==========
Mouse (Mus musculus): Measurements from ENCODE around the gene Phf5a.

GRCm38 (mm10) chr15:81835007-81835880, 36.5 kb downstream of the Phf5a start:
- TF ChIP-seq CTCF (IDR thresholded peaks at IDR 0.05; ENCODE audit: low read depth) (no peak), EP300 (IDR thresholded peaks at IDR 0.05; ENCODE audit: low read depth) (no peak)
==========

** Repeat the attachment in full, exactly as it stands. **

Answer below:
Mouse (Mus musculus): Measurements from ENCODE around the gene Phf5a.

GRCm38 (mm10) chr15:81835007-81835880, 36.5 kb downstream of the Phf5a start:
- TF ChIP-seq CTCF (IDR thresholded peaks at IDR 0.05; ENCODE audit: low read depth) (no peak), EP300 (IDR thresholded peaks at IDR 0.05; ENCODE audit: low read depth) (no peak)